The national debt is the total amount of money that the U.S. government has borrowed from various sources, including the governments of other nations, from private investors and different federal agencies. The government’s ability to pay off that debt is a function of our gross domestic product (GDP), and experts are concerned about any country defaulting on its debt when the debt-to-GDP ratio gets above 77 percent. The U.S. debt-to-GDP ratio has been above 100 percent since 2013.
What Is the National Debt?
The national debt is the amount of money that a national government has borrowed through various means, including foreign governments, investors and federal agencies.
When the U.S. federal government runs a deficit, or spends more than it receives in tax revenue, the U.S. Treasury Department borrows money to make up the difference.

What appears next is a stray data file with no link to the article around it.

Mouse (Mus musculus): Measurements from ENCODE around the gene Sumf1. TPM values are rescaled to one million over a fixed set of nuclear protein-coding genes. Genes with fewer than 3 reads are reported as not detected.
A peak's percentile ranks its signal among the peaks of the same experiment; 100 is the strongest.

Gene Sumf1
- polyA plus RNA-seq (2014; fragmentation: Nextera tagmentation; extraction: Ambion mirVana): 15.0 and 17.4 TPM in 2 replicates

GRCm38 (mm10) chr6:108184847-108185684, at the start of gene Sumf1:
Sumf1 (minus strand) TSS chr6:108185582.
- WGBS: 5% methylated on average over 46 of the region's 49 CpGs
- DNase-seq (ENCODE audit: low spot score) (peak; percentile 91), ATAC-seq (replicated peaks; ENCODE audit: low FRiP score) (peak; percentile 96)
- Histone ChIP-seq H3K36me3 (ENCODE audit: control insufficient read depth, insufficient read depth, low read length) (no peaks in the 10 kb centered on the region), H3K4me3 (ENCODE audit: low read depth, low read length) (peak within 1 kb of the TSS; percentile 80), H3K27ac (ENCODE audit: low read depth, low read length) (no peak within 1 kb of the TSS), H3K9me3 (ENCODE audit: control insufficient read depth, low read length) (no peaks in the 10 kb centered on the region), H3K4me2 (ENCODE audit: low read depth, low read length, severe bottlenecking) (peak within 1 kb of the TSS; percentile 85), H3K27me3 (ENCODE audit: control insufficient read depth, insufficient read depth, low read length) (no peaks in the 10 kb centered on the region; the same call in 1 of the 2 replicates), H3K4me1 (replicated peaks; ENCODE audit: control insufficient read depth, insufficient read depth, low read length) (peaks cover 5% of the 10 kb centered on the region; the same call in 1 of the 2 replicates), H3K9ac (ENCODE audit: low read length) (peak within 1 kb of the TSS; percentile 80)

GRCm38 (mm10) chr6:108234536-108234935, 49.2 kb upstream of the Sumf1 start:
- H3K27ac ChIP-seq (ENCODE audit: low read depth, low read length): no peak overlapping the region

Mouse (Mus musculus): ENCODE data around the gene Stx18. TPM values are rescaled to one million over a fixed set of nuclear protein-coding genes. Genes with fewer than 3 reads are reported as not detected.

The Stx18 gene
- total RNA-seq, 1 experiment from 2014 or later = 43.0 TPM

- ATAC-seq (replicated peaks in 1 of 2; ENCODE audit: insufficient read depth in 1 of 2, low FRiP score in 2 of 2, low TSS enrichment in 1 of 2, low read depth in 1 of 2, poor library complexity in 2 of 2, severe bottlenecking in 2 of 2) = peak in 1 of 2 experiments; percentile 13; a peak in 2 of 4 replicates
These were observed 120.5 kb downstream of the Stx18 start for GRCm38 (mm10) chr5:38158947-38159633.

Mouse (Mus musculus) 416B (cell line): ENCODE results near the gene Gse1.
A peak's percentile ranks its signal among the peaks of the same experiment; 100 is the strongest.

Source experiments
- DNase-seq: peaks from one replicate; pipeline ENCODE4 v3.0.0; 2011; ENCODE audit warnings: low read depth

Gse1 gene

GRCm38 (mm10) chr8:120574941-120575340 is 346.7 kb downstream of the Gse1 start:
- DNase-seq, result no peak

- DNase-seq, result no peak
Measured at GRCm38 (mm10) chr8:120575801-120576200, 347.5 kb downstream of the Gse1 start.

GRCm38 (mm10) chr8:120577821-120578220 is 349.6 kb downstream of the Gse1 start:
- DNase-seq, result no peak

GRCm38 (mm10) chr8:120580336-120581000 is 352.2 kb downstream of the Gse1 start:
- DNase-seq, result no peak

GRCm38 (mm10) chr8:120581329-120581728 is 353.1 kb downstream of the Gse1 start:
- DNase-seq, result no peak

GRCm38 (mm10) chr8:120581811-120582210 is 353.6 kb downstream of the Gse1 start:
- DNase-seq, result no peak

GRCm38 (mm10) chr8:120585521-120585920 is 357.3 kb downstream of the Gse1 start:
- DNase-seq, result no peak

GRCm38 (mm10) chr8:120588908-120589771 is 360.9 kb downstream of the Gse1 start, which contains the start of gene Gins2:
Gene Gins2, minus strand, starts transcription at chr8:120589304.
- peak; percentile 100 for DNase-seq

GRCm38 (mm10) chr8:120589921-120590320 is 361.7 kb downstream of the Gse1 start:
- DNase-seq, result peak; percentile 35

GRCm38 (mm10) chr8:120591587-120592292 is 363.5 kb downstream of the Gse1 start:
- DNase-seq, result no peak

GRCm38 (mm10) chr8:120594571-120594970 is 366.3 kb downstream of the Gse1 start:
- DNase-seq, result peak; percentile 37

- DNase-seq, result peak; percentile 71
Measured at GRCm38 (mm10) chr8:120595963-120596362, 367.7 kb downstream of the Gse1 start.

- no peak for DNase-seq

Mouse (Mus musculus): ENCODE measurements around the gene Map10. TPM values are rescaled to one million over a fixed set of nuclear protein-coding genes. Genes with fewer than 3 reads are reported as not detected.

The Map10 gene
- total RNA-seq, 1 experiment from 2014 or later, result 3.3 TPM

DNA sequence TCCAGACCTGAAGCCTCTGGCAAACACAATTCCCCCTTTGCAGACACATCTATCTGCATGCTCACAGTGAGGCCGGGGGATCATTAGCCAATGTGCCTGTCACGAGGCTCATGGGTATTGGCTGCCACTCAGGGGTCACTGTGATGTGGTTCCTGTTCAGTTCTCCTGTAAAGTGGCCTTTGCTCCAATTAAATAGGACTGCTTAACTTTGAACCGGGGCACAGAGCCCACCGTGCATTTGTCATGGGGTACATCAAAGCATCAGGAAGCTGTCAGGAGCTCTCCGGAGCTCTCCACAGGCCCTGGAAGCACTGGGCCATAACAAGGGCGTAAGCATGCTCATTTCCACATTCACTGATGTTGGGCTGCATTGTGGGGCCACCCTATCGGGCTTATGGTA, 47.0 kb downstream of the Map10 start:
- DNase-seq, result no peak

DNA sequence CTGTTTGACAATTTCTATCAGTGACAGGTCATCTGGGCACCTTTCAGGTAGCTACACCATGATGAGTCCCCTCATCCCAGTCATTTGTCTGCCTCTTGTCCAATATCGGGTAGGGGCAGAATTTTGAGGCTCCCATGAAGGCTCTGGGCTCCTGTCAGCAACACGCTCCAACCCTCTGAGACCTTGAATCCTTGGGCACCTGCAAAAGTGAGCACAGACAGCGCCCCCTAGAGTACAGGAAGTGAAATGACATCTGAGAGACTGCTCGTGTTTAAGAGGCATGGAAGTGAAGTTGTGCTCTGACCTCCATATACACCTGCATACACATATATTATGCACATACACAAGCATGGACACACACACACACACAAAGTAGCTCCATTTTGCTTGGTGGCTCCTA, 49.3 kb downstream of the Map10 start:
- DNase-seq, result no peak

A major way it does this is by issuing bills, notes and bonds, which are bought by investors, including the public, the Federal Reserve and foreign governments.
In addition to this public debt, the national debt also includes intra-governmental debt, also known as intragovernmental holdings, which is money borrowed from trust funds used to pay for government programs like Social Security and Medicare.
If the federal government spends more than it receives as tax revenue in a given fiscal year, it adds to the national debt. If revenues are greater than spending, the government can use the surplus to pay down some of the existing national debt. The two ways to reduce debt are to increase taxes or reduce spending, both of which can slow economic growth.